- Setting deadlines and schedules for tasks
- Assigning personnel to certain parts of the project
Leadership responsibilities in project management make the “management” part of “project management” easier.
Focusing on the people: It’s easy to get sucked into the details of project managing. Sometimes, you forget that there are human beings on the other end of the workflow ticket. A good leader focuses on the people on the team, considering their different personalities. A good example would be scheduling meetings at a time that works well for all members of the team and considers team members’ work schedules.
Delegating work: As a project leader, you cannot do everything yourself. Delegating work is one part assigning tasks and one part trusting that people will do their jobs.
Establishing trust and relationships: What does trust look like? Trust is building on your relationships with people on your team and knowing they’ll get things done. There’s no need to check up on them constantly because you know them. A team member who works later might not start something until 4 pm, but an early-bird leader trusts that things will get done (even after hours).
Articulating a vision: It is easier to sail past rough spots when people can see the vision they are working for. A project management leader must paint the team’s vision, so everyone understands their role.
Creating change: Leaders are always looking for ways to improve how the team does things. Your team doesn’t have to live with a redundant process that has outlived its usefulness. A good project management leader will find new strategies to improve productivity.
Using influence: Change is difficult for people, especially when they’re used to “how we’ve always done things.” A good leader uses interpersonal skills, the relationships they’ve built, and the trust they’ve fostered to influence the team.
Taking some risks: A project management leader has a vision and drives the team towards it. Sometimes, to get there, one must take some risks. While managers are focused on doing things right, a leader takes risks to do the right thing.
How Can Power Skills Advance Your Career?
Why would a project manager want to work on their leadership skills? After all, project managers can get the job done by managing things well, right? Yes, good management skills are the basic requirements for a project manager. But leadership skills improve team performance. It’s one thing to assign tasks to people. It’s another to inspire them to go above and beyond the bare minimum.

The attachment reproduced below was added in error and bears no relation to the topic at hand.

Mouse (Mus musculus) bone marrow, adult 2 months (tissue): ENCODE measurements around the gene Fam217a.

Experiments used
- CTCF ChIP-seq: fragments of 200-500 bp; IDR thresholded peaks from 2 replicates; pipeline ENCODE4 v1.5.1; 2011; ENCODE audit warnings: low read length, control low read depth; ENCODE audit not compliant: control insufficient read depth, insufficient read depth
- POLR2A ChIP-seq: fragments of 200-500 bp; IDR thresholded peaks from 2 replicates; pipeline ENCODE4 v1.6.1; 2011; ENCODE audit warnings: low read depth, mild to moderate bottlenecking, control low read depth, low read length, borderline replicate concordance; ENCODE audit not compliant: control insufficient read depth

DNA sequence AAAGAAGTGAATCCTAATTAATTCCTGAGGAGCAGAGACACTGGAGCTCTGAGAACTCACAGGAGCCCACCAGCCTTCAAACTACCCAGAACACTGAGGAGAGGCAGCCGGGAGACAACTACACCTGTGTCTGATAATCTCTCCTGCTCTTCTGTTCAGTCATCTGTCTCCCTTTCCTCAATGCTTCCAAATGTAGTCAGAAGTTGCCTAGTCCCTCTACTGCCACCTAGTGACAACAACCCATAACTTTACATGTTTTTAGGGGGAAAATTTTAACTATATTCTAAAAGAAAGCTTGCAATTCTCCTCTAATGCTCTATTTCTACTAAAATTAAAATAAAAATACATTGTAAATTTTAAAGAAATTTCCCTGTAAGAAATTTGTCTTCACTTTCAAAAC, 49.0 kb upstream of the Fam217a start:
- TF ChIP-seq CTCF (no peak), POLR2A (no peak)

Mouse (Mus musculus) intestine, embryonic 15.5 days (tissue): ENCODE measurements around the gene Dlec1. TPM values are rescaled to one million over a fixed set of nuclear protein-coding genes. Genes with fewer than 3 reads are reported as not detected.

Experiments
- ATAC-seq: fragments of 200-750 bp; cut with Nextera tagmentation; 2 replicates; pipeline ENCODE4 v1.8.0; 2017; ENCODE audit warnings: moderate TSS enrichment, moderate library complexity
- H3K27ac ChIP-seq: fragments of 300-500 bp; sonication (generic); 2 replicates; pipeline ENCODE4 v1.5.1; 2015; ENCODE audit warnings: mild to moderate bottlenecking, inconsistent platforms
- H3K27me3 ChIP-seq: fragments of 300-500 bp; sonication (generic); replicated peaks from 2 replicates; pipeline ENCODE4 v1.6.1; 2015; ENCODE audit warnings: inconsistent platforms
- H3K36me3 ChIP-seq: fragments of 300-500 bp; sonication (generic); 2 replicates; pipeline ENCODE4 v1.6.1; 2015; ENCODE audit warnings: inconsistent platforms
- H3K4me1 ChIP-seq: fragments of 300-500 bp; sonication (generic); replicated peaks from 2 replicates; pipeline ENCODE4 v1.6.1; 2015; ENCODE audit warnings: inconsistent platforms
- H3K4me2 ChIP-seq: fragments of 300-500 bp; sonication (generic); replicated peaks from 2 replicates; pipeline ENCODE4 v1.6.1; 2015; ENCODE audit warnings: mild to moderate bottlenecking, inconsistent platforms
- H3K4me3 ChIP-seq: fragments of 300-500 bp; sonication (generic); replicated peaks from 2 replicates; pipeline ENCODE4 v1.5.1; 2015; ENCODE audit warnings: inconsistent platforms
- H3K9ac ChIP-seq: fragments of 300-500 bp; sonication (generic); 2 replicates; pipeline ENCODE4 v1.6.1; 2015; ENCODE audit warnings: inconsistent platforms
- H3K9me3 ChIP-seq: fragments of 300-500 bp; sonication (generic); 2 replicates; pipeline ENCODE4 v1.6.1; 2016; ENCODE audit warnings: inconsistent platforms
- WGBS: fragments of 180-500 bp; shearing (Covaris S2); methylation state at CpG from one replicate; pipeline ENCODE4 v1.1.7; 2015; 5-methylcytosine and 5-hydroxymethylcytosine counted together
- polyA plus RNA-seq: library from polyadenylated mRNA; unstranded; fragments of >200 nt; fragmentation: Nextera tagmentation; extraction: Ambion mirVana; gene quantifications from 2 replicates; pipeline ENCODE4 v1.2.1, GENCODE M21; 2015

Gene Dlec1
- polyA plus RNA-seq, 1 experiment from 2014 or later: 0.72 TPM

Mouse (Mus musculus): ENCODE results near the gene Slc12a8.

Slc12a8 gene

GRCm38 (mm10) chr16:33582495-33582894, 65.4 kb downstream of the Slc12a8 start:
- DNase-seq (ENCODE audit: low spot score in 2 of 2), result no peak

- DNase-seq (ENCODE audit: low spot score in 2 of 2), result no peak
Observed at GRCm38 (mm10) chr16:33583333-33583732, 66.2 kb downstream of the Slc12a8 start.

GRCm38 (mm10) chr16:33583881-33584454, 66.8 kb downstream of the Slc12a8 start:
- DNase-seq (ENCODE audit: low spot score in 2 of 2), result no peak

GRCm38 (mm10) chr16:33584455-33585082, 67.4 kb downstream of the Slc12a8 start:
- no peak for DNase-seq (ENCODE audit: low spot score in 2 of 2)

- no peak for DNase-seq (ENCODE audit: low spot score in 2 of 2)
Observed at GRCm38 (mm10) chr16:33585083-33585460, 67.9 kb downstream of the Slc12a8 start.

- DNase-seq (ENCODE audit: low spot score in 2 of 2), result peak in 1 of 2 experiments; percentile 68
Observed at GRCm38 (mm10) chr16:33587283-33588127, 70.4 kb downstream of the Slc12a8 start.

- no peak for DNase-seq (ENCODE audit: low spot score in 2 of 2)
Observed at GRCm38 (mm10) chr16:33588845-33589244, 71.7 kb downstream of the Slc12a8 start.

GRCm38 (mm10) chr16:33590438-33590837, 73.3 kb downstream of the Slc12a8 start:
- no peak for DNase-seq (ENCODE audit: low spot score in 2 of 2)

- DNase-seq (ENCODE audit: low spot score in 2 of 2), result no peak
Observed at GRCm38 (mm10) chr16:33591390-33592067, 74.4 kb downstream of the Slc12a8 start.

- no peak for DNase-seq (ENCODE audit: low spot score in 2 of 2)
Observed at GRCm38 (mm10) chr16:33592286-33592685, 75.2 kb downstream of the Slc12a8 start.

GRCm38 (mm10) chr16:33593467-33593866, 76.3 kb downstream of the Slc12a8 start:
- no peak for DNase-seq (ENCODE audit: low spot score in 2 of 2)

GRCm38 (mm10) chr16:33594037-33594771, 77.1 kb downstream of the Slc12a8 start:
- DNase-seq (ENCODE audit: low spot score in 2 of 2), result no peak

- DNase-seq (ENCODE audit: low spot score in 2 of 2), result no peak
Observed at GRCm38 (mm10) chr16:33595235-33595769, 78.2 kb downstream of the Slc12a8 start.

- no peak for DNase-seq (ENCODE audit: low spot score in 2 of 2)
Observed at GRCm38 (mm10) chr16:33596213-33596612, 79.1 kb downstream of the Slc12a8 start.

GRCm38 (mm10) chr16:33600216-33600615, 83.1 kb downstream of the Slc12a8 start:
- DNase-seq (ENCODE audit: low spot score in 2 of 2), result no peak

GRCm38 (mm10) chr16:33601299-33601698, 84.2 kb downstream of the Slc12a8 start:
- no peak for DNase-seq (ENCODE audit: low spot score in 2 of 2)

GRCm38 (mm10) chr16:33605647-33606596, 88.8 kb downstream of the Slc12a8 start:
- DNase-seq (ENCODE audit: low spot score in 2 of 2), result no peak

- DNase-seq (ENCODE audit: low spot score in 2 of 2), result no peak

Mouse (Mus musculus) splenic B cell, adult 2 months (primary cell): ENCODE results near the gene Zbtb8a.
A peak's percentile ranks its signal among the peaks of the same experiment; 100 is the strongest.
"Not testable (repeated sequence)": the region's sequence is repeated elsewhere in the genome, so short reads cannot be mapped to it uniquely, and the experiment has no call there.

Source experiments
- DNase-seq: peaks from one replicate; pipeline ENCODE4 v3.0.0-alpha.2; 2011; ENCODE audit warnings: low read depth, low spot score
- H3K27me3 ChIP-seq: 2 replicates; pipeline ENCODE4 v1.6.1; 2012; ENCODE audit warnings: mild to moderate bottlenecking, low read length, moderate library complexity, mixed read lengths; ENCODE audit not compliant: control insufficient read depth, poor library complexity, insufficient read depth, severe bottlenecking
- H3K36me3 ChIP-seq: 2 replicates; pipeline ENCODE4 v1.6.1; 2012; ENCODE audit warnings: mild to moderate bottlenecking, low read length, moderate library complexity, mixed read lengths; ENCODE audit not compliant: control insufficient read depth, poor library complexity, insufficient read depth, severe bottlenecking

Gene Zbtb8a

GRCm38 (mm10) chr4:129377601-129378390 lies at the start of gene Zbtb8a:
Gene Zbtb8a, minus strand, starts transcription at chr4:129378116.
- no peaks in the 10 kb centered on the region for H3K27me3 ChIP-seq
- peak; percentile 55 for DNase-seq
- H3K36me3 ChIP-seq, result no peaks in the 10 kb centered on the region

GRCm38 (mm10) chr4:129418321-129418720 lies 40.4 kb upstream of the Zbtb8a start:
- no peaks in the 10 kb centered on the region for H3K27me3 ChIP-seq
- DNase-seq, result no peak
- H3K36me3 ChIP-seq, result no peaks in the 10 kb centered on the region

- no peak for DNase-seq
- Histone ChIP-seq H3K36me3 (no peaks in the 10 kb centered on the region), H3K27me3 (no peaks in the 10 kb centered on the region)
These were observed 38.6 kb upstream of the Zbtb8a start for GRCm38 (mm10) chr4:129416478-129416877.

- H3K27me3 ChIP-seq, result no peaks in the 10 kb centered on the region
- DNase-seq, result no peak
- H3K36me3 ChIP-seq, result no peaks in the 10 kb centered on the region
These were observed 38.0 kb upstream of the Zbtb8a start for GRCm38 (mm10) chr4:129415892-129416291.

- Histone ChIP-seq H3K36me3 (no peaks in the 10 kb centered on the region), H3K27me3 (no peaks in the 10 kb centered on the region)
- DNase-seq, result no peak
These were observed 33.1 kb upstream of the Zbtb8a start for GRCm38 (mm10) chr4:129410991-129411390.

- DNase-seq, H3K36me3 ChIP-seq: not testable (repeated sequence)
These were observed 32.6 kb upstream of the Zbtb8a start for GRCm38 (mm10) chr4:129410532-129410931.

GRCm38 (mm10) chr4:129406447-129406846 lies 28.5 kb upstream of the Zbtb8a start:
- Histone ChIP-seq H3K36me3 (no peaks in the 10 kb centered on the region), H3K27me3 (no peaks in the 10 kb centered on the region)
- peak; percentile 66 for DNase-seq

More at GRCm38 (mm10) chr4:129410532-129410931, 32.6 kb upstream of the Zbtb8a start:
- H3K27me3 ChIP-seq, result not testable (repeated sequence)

How well you do your job is based on your team’s performance. Having various leadership techniques makes you a more confident leader. Project management is a bit like coaching a football team. The coach uses different techniques to coach up his players. At the end of the season, his performance depends on how many games the players won. Leadership skills help you “win” more games. And when promotion time comes around, you want skills that set you apart from the everyday manager.
Learning Leadership Skills
Leadership is both an innate and learned skill. Some people are born with natural leadership abilities. Others need to practice leadership in project management. Your leadership style in project management is what you will develop over time as you acquire leadership skills. The Power Skills section of the PMI Talent Triangle is a way to demonstrate this learned skill.
To keep your PMP certification active, you will need at least 8 PDUs in the Power Skills section of the PMI Talent Triangle®. Professional Development Units or PDUs are continuing education credits. One PDU equals one hour of a class or activity. There are many ways to earn power skills PDUs, including online classes and conferences. For the PMP® certification, you will 60 PDUs every three years to keep it active. Keep in mind that these requirements change depending on the certification you hold.
The purpose of continuing education is to make sure you stay current on what skills employers look for. And yes, these skills include leadership skills! Some of the skills you’ll learn while earning Power Skills PDUs include:
- Collaborative leadership
- An innovative mindset
- For-purpose orientation
- Servant Leadership
Where Can I Acquire Power Skills PDUs?
Project Management Academy (PMA) is a PMI Premier Authorized Training Partner (ATP). The classes you take from us will count towards any PMP PDU requirements you need to meet. We offer many ways for you to get your PMI PDU leadership credits. If you enjoy working at your own pace, Club PDU, our course catalog, has many videos on demand. No need to open a book! There’s even an annual subscription that gives you access to all the newest lessons, classes, and videos we create.
PMA offers live training PMP PDU classes for those who want the expertise provided by taking a course with a live instructor. These are instructor-led training and interactive Q&A sessions. And you don’t need to leave the comfort of your home to earn these PDUs. Most of our training classes are offered in a virtual format! These live classes are also pre-approved by PMI as PDU trainings. You’ll be automatically approved once you put in a claim with PMI for PDU credits when taking one of our pre-approved courses. In addition, you can browse our course schedule to see if any leadership classes interest you.
You need impeccable management and leadership skills to reach your potential as a project manager. The former keeps you organized and lets you manage the day-to-day tasks of a project. The latter enhances the type of manager you are. Instead of being just organized, power skills allow you to stay organized and be inspiring. With the number of PDU classes that Project Management Academy offers, you will have no problems finding courses to hone those leadership skills. Plus, these continuing education courses allow you to keep your PMI certifications up to date. Sign up for an instructor-led or self-directed, on-demand course today and earn those PDU credits!